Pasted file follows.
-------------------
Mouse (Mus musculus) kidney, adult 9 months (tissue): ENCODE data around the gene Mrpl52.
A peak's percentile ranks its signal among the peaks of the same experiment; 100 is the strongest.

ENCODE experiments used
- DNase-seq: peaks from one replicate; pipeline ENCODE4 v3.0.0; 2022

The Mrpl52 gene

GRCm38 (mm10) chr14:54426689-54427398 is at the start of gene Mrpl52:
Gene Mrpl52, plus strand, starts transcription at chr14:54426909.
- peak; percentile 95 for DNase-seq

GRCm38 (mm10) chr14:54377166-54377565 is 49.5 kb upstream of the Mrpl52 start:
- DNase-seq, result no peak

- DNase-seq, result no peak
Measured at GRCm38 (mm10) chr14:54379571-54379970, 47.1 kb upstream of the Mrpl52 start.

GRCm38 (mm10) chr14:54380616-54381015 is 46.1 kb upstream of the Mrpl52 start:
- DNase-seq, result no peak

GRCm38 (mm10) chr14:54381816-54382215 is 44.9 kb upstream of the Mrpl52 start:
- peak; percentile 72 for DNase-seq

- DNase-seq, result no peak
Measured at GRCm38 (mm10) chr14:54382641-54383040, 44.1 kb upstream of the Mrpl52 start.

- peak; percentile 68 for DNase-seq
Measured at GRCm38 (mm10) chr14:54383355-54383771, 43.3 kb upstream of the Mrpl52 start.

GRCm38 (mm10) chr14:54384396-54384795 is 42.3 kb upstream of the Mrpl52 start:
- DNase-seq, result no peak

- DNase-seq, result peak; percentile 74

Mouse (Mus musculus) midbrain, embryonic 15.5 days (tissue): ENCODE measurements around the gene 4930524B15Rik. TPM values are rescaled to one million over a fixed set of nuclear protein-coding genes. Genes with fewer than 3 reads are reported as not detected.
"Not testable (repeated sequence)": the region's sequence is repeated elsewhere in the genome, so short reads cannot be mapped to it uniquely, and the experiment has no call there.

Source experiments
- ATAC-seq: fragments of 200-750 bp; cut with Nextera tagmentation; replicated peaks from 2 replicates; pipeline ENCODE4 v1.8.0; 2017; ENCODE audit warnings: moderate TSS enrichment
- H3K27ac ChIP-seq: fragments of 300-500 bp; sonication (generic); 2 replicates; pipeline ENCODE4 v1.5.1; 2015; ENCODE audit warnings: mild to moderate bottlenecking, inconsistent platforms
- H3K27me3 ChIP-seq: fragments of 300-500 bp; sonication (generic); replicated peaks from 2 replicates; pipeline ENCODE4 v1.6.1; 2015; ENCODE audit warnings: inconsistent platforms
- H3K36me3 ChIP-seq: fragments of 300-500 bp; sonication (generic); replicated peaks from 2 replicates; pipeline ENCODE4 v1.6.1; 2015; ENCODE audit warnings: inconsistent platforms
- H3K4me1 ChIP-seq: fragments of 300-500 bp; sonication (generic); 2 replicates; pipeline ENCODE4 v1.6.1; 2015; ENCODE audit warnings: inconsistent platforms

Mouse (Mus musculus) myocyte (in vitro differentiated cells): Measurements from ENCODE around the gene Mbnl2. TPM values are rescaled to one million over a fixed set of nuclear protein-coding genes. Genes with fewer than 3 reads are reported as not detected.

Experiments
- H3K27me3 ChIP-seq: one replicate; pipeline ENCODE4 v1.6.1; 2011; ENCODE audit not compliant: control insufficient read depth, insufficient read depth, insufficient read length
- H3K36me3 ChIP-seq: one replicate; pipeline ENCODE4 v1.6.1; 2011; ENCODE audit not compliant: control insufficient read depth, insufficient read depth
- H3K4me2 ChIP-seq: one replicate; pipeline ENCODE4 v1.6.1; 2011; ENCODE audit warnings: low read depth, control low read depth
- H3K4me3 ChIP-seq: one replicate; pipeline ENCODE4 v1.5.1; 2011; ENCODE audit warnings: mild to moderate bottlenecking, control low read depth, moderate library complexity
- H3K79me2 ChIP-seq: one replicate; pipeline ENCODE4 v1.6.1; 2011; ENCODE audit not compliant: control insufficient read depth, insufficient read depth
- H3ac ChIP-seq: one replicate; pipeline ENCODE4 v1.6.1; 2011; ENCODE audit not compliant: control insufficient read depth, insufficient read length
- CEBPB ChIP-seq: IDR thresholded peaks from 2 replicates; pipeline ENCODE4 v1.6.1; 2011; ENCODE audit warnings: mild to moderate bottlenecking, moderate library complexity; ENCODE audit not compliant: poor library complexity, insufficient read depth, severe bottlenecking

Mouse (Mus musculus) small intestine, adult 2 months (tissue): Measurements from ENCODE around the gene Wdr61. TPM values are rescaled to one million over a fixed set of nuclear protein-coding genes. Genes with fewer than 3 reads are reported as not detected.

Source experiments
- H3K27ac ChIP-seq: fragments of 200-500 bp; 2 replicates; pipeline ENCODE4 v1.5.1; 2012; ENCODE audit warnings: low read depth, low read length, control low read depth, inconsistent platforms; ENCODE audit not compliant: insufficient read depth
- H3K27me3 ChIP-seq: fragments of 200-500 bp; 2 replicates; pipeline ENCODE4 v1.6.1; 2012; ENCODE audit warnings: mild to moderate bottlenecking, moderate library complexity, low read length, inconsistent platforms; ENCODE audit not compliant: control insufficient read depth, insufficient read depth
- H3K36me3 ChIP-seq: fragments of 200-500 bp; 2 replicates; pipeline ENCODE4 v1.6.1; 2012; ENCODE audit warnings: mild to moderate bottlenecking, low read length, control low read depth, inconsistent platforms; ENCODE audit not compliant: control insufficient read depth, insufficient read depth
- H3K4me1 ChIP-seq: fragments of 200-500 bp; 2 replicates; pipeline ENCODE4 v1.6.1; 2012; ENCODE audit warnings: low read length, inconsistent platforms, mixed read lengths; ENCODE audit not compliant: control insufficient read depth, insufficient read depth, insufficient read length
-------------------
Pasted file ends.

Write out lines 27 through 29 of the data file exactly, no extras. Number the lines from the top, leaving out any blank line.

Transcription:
- ATAC-seq: fragments of 200-750 bp; cut with Nextera tagmentation; replicated peaks from 2 replicates; pipeline ENCODE4 v1.8.0; 2017; ENCODE audit warnings: moderate TSS enrichment
- H3K27ac ChIP-seq: fragments of 300-500 bp; sonication (generic); 2 replicates; pipeline ENCODE4 v1.5.1; 2015; ENCODE audit warnings: mild to moderate bottlenecking, inconsistent platforms
- H3K27me3 ChIP-seq: fragments of 300-500 bp; sonication (generic); replicated peaks from 2 replicates; pipeline ENCODE4 v1.6.1; 2015; ENCODE audit warnings: inconsistent platforms